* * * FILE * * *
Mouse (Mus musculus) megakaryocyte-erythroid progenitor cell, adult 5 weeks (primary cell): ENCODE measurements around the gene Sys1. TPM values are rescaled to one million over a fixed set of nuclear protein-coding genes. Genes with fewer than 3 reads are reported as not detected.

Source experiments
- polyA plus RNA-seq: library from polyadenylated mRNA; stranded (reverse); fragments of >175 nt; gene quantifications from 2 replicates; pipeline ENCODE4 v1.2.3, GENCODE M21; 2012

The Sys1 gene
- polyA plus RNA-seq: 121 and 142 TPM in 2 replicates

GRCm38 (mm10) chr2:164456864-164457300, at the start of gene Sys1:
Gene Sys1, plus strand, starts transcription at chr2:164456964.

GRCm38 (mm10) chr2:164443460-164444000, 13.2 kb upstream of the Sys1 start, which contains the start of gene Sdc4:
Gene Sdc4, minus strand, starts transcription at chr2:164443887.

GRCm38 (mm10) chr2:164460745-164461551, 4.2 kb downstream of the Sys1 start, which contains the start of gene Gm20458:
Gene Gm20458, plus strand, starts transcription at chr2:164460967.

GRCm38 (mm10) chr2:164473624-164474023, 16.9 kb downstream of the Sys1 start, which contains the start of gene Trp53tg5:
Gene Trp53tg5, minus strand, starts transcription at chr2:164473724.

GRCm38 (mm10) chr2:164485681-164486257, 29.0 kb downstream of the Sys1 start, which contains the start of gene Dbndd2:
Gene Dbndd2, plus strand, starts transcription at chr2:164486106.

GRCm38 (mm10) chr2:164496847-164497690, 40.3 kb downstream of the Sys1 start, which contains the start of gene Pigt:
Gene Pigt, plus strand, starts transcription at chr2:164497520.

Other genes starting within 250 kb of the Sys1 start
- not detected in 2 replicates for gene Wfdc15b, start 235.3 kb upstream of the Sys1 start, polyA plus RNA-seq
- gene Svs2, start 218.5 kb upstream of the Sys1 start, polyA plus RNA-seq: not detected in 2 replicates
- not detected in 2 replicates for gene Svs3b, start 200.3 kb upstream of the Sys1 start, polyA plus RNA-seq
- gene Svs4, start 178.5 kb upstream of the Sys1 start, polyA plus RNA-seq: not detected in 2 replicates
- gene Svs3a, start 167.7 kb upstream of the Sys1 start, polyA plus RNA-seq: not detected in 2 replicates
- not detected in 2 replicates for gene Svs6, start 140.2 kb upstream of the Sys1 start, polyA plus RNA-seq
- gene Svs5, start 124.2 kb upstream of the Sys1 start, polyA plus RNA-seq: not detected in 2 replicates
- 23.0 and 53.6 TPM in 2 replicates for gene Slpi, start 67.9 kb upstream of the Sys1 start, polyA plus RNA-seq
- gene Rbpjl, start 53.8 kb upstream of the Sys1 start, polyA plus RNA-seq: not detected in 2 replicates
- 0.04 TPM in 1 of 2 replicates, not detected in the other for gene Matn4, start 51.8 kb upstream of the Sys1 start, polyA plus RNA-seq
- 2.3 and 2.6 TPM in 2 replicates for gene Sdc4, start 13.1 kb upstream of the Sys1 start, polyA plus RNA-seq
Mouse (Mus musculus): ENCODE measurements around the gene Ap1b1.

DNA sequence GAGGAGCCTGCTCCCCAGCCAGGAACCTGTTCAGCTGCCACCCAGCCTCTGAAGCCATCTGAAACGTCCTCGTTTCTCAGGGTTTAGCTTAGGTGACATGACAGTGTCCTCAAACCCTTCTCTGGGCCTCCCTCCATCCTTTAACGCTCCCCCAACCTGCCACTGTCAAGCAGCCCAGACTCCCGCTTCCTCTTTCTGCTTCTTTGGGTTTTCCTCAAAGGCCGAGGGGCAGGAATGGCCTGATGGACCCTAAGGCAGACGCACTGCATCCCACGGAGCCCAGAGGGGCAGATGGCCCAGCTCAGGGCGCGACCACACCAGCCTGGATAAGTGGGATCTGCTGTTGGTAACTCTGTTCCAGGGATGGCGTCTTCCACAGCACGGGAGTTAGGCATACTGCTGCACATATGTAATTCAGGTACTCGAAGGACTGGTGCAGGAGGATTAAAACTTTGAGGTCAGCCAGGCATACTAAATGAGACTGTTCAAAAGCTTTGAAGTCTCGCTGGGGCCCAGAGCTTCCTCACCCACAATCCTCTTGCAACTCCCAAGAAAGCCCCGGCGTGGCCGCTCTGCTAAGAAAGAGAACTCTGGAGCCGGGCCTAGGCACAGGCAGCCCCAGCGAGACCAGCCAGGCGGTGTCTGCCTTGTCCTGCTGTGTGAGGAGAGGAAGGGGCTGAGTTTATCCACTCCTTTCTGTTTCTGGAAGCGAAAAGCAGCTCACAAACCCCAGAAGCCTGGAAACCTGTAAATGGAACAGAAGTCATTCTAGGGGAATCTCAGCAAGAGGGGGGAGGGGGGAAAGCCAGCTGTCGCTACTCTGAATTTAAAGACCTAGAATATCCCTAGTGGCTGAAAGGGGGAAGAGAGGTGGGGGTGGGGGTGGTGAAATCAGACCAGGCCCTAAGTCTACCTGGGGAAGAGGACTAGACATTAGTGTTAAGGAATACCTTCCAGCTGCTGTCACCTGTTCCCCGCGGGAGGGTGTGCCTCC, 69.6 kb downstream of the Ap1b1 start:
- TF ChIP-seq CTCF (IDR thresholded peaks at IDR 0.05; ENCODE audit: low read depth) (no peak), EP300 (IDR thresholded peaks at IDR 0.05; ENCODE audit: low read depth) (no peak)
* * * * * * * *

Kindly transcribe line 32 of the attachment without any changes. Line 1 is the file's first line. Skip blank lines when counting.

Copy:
- TF ChIP-seq CTCF (IDR thresholded peaks at IDR 0.05; ENCODE audit: low read depth) (no peak), EP300 (IDR thresholded peaks at IDR 0.05; ENCODE audit: low read depth) (no peak)